Loading

Arnold peaking at perfect time

By MICHAEL COIT
THE PRESS DEMOCRAT

Enduring the first injuries in a decade of decathlon competition, Jake Arnold has perspective on pain and perseverance nearly a year after dropping out of the national championships.

Back on the same track for the Olympic Trials, the Maria Carrillo High graduate aims for a better result than 2008, when he missed the U.S. team by one spot.

“Right now I feel great and everything seems to be going well,” Arnold said. “Now I’ve got to go put up a big score and make the Olympic team.”

A very talented decathlon field competes Friday and Saturday at the University of Oregon, with the top three gaining trips to the London Summer Games. Among the athletes is defending Olympic gold medalist Bryan Clay, two-time world champion Trey Hardee, and Ashton Eaton, who has the meet’s top qualifying score.

A personal best for Arnold might be needed to finish on the podium.

“It’s always a deep field in the U.S., but this is one of the toughest ever,” Arnold said.

That the former U.S. and NCAA champion is competing again could surprise his competition, particularly if Arnold piles up points.
At the national championships a year ago, also at storied Hayward Field on the Oregon campus, Arnold couldn’t complete the first day.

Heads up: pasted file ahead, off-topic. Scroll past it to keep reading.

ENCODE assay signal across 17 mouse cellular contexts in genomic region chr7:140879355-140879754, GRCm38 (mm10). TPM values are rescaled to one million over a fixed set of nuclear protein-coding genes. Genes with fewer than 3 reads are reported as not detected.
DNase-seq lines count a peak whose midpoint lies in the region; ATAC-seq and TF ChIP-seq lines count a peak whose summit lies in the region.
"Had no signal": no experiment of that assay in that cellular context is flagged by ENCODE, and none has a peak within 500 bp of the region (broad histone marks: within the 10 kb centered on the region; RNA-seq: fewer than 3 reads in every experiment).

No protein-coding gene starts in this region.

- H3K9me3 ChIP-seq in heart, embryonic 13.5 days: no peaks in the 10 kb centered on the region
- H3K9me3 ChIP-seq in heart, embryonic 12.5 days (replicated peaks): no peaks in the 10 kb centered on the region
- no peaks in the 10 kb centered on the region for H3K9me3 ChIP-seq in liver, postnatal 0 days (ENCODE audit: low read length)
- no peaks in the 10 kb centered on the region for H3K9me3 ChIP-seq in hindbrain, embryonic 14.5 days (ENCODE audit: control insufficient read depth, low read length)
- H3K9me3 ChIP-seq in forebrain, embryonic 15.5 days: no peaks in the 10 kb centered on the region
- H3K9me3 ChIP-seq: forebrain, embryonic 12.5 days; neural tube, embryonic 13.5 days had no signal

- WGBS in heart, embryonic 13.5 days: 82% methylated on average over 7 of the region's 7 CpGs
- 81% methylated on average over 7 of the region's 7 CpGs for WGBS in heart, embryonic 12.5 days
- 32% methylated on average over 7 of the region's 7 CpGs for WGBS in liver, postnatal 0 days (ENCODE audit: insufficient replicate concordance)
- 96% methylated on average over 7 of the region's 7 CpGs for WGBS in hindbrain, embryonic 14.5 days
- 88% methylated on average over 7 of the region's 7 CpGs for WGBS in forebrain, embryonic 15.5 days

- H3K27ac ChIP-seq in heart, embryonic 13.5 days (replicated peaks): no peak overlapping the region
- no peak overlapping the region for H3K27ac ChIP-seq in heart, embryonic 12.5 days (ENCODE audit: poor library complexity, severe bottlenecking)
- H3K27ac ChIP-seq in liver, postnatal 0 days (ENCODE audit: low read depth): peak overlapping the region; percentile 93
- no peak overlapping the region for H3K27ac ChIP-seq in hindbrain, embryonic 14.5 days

Arnold was struggling that season with the long and high jumps. Hip and back pains on his left side made it difficult to complete all 10 events.

“My left side would shut down. It was just very painful,” he said.

Treatments to reduce swelling and help with healing had allowed Arnold to compete that season. But the injuries returned.

Taking a more aggressive approach, Arnold elected to have back surgery in July and a hip operation in August.

“It was a tough decision. But at the same time I had never been injured,” he said.

“In the scheme of things, I wanted to be ready for the Olympics.”

The timeline was tight.

Missing three months of training last fall, Arnold only began weight lifting and running in December. More intense training followed in February, when Arnold returned to the track. To challenge himself, Arnold joined with Clay to train at Azusa Pacific University, outside Los Angeles. Arnold was based in Tuscon for nine years, having competed for the University of Arizona.

“I’m training with the best guy in the world. It’s been great,” Arnold said. “Having a partner that can push you each day at a high level is more beneficial.”

Relocated and rejuvenated, Arnold is feeling stronger every day.

He put up his trials qualifying score at a Dallas meet the first weekend of this month. The long and high jumps are no longer a struggle.

“I’m all healthy now and ready for this week,” he said.

Confident he can compete with the best in the world, Arnold aims for a score above 8,200 at the trials. Arnold has surpassed that mark twice.

Both came in 2010, when Arnold won the U.S. outdoor title and then set his personal best in Gotzis, Austria.

“Things are coming along pretty well,” he said. “That was the whole idea, to peak for the Olympics.”

You can reach Staff Writer Michael Coit at 521-5470 or mike [dot]coit [at] pressdemocrat [dot] com.